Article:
One of the biggest challenges for many medical students is becoming comfortable with complexity.
July 20, 2018
“I got power, poison, pain, and joy inside my DNA.
I got hustle, though, ambition, flow, inside my DNA.”
- Kendrick Lamar
One of the biggest challenges for many medical students is becoming comfortable with complexity. Medical school can trick us into believing that there are simple answers to every question: infections get antibiotics, broken legs get casts, a cold gets rest and fluids. Students are submerged in this culture for so long that it can be easy to develop the mentality that every problem—even one outside of medicine—has a singular, unambiguous answer.
Fortunately, reality is bigger than the small bubble that is medical school, and the wider world is frustratingly and beautifully complex. Kibera offers a perfect example of this complexity; challenges and inspirations and problems and solutions all exist side by side. Children are laughing and playing in the street, and inadequate shelters are made of wood and scrap corrugated metal. Many residents lack opportunities to realize their potential, and complete strangers smile and greet you as you walk down the street. People talk about strong community and mutual reliance, and inter-ethnic conflict stymies progress.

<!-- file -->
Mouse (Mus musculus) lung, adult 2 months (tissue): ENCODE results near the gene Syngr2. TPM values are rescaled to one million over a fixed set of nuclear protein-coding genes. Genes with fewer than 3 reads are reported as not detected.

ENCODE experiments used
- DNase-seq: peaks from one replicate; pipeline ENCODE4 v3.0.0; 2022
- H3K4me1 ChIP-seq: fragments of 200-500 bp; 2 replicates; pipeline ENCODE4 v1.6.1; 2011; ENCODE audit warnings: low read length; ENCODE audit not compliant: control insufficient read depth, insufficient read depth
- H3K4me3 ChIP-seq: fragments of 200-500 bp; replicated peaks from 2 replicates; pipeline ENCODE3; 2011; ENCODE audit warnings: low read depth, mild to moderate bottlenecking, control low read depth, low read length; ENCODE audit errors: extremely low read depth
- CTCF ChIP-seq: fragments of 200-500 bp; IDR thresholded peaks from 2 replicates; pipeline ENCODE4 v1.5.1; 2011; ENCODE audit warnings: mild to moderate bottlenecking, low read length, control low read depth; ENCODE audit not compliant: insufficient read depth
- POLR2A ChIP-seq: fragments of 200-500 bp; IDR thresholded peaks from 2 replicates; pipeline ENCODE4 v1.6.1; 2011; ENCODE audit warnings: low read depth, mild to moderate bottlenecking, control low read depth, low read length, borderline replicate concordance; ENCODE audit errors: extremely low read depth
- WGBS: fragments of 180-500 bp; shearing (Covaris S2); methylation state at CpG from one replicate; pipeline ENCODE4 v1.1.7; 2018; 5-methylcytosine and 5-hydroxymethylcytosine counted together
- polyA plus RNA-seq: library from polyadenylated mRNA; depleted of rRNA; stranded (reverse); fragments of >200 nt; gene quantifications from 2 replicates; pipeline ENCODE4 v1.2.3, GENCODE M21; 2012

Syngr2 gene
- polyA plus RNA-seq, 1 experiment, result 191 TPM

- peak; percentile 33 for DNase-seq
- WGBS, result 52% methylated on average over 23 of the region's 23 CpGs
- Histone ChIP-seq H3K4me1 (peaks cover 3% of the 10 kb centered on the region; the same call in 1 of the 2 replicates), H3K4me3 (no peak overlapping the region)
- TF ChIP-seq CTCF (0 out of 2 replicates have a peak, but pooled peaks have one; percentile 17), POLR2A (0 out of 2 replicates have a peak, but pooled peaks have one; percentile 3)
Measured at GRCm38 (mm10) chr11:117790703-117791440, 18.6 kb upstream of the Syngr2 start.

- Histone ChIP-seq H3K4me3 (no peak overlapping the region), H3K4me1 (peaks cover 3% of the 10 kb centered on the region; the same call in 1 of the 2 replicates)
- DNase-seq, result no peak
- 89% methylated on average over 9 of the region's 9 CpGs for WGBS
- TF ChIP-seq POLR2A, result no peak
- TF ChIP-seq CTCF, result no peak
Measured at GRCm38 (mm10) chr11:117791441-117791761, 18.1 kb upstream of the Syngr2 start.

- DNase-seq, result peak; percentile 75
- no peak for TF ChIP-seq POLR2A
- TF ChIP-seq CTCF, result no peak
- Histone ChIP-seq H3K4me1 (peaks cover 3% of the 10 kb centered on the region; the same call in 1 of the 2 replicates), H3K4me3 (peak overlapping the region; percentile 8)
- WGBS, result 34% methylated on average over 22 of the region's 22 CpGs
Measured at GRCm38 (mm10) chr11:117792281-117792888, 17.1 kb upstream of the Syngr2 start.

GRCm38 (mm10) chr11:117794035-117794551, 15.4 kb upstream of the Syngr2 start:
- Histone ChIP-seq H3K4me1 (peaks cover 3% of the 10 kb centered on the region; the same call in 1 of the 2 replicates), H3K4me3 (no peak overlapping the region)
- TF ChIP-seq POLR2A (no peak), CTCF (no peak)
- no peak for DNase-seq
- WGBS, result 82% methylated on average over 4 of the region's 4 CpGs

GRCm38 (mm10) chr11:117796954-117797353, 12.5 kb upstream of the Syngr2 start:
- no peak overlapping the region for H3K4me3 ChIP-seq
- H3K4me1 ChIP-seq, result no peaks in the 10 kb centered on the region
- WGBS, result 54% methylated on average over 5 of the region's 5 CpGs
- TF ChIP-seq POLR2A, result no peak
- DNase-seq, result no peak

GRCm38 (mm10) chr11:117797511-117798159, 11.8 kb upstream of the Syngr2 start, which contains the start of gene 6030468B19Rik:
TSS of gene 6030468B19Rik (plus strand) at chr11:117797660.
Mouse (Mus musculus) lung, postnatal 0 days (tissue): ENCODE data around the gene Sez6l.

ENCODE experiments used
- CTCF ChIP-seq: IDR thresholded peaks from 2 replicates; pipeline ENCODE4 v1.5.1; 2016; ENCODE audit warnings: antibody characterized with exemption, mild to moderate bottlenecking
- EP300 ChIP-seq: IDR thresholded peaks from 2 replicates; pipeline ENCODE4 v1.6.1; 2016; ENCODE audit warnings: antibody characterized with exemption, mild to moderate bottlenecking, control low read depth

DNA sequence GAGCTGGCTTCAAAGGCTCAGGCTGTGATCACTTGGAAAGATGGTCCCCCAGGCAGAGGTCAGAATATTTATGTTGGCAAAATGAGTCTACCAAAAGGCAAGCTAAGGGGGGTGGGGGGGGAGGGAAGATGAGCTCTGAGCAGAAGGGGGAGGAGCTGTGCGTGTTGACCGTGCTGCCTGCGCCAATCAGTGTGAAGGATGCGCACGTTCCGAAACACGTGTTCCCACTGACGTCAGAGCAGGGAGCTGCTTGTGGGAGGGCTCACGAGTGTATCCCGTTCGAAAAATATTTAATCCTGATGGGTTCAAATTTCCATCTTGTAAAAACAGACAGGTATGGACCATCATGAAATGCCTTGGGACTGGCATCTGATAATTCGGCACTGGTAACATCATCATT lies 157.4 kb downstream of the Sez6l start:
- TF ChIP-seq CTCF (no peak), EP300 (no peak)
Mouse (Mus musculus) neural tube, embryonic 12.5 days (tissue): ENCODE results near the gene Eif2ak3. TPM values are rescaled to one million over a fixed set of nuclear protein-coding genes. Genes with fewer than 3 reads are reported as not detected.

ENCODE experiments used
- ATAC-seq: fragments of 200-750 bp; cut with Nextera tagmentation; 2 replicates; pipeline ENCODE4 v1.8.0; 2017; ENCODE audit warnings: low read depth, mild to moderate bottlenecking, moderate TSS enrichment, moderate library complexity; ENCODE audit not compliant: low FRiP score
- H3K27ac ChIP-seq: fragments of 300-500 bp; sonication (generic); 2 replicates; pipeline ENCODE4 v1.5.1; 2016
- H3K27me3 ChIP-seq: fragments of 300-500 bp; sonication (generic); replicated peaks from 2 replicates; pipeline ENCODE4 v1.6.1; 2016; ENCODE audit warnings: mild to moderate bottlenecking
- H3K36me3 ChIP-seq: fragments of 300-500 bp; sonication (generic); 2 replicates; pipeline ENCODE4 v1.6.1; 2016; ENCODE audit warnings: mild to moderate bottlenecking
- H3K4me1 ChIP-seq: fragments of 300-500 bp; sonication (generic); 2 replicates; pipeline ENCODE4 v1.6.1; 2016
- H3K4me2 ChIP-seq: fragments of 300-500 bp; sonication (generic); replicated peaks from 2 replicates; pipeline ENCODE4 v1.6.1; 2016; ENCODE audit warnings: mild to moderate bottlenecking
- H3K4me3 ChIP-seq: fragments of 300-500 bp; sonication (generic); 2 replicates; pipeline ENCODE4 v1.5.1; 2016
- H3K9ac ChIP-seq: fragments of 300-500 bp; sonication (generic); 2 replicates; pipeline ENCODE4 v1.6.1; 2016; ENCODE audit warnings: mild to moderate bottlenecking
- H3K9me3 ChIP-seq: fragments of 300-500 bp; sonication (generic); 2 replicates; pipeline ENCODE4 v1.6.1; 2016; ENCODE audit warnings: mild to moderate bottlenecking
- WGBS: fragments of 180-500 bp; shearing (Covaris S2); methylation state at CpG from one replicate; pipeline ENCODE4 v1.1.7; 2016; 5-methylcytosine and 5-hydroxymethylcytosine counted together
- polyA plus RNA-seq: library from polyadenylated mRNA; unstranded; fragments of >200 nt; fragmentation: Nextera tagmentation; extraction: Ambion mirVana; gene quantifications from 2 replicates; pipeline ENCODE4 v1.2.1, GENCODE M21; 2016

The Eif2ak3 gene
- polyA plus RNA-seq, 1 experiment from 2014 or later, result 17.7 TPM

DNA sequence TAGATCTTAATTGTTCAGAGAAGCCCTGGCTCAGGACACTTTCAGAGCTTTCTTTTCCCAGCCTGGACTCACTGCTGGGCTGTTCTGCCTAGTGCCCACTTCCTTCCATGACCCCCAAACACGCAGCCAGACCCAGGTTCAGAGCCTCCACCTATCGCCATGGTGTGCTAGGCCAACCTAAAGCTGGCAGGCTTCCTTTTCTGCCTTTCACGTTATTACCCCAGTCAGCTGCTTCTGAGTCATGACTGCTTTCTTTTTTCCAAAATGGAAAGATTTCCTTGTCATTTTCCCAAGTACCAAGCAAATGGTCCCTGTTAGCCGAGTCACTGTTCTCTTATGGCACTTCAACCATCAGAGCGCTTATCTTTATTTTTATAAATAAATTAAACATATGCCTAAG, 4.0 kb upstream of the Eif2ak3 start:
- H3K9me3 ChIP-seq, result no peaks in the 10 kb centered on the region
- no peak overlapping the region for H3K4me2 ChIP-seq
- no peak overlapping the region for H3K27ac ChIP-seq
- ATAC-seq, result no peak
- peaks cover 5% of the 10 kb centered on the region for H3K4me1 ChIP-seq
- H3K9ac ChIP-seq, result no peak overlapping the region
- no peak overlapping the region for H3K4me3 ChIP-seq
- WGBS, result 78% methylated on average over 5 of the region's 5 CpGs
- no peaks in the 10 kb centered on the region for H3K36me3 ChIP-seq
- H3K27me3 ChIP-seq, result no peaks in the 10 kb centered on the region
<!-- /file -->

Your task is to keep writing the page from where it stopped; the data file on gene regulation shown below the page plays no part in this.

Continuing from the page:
This complexity is Kibera as it is. Outsiders, at a loss of how to process their visit, often reach for reductionism to explain this reality and resolve the dissonance that they feel, either hopelessly romanticizing or hopelessly catastrophizing the way life is in Kibera. It is in reflection that the real value of a visit to Kibera lies, however.
True reflection forces you to see things as they are, forces you to recognize the tension between the good and the bad, the way things are and they way things ought to be, the way you see things as an observer and the way you are seen as the observed, and it is out of this reflection that emerges the potential for collaboration.
Travis is a 4th year medical student at the Southern Illinois University School of Medicine, who visited CFK while on a global health elective at Kenyatta National Hospital, through the Dept of Emergency Medicine at UNC. He matched into the Emergency Medicine residency at UNC Chapel Hill for 2018-2019.